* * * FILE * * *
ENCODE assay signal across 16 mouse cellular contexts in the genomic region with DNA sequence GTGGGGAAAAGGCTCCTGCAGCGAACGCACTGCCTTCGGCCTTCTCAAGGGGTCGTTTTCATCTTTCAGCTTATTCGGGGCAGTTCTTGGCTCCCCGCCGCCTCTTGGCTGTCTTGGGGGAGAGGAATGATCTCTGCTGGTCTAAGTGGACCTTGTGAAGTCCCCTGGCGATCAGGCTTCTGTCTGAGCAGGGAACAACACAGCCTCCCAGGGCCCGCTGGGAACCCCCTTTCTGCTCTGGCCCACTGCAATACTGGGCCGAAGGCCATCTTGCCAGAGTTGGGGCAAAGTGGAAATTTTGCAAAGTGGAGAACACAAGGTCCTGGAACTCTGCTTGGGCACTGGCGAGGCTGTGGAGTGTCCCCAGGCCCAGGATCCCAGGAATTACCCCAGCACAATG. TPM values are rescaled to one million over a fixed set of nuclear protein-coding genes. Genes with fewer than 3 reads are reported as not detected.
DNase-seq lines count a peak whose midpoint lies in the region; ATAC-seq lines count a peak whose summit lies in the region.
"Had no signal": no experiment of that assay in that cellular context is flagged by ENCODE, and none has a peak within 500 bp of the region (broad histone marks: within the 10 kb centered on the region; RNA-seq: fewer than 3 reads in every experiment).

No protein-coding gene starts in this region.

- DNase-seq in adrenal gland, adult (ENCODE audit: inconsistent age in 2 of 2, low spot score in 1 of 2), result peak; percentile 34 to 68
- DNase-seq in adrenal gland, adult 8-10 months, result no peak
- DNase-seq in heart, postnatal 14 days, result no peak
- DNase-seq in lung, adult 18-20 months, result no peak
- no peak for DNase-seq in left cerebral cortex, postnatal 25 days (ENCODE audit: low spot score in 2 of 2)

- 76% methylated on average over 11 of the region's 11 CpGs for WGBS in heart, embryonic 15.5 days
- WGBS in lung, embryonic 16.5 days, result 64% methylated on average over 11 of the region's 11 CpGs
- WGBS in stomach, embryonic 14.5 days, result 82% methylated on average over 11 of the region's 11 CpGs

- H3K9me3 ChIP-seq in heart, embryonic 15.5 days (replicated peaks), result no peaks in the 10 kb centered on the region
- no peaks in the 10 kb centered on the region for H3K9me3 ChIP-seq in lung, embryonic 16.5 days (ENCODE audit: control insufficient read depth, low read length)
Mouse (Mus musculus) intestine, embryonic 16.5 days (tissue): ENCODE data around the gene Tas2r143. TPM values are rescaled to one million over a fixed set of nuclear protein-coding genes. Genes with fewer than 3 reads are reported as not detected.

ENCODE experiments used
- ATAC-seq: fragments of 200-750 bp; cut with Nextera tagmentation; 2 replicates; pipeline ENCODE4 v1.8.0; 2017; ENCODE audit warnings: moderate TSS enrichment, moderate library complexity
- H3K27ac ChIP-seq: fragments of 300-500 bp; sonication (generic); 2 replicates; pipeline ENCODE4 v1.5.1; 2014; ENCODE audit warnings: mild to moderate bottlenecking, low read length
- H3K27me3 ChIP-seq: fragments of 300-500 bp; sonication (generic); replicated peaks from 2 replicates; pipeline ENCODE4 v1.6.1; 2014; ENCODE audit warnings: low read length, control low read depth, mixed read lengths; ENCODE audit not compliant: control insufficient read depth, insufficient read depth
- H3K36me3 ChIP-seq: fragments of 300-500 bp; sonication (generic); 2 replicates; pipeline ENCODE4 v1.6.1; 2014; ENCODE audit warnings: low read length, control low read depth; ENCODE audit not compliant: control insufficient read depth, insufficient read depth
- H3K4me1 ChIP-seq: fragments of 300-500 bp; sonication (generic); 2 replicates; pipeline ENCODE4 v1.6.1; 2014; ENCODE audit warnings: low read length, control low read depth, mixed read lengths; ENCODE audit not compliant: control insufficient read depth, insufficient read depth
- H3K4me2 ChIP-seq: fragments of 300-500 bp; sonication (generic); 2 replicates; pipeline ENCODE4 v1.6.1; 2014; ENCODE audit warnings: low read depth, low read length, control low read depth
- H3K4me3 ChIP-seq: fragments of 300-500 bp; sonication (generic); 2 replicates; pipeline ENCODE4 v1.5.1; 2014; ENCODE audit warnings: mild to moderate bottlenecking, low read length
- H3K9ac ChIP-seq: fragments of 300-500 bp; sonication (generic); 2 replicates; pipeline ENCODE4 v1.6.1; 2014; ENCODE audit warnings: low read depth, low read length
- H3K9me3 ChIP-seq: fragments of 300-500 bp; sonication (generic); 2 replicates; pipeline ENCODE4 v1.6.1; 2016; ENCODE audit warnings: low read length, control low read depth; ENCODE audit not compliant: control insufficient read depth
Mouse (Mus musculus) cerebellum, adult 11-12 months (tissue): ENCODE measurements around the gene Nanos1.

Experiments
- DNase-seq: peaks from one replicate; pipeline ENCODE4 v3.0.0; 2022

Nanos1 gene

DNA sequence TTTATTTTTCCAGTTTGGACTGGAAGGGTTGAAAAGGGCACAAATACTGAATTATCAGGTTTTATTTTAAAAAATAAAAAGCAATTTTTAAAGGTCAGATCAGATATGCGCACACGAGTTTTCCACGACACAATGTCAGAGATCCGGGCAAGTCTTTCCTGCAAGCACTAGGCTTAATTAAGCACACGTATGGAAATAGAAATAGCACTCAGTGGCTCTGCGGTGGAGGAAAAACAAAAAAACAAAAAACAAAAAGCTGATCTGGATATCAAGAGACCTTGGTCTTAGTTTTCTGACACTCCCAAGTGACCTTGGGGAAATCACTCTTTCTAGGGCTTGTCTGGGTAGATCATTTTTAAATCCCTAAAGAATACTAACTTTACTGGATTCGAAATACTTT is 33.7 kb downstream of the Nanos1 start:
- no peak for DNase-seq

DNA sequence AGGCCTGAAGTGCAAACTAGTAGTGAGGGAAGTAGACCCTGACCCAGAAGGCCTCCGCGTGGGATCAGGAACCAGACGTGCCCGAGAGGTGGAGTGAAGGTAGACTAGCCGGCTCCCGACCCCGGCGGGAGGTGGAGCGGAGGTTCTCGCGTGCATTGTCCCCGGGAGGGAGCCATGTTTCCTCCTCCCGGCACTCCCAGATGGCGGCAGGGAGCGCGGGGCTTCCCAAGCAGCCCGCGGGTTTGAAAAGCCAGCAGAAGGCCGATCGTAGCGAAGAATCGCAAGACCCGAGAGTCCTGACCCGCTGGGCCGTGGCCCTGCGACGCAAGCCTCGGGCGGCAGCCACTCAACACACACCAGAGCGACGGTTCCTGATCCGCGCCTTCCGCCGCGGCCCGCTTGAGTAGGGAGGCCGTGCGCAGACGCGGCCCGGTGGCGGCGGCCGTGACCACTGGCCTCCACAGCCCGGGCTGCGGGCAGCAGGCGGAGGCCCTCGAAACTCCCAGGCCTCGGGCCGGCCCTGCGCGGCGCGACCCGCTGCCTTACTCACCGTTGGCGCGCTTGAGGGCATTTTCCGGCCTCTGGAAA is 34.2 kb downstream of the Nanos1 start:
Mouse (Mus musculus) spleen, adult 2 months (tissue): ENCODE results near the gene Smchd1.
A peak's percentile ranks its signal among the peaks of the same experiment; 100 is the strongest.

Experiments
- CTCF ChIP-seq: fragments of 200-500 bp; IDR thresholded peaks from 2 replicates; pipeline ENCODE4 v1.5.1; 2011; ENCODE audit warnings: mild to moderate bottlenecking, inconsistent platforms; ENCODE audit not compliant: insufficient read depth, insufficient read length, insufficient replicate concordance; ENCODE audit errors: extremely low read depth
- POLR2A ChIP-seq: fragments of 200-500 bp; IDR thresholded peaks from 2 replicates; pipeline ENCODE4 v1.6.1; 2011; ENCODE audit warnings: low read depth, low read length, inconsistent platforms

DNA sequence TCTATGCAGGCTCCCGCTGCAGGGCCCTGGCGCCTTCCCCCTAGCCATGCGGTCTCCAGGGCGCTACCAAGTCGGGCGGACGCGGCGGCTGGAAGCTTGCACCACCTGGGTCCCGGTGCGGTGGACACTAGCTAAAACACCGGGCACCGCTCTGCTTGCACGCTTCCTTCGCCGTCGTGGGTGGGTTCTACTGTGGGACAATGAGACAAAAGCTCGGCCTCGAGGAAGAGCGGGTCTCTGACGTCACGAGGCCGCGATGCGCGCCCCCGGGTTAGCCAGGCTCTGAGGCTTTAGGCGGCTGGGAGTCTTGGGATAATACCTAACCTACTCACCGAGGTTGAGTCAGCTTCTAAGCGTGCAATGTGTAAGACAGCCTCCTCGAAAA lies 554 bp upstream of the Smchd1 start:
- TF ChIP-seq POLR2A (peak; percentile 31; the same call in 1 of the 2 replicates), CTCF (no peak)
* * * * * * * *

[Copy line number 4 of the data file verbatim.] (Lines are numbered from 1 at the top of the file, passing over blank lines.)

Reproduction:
No protein-coding gene starts in this region.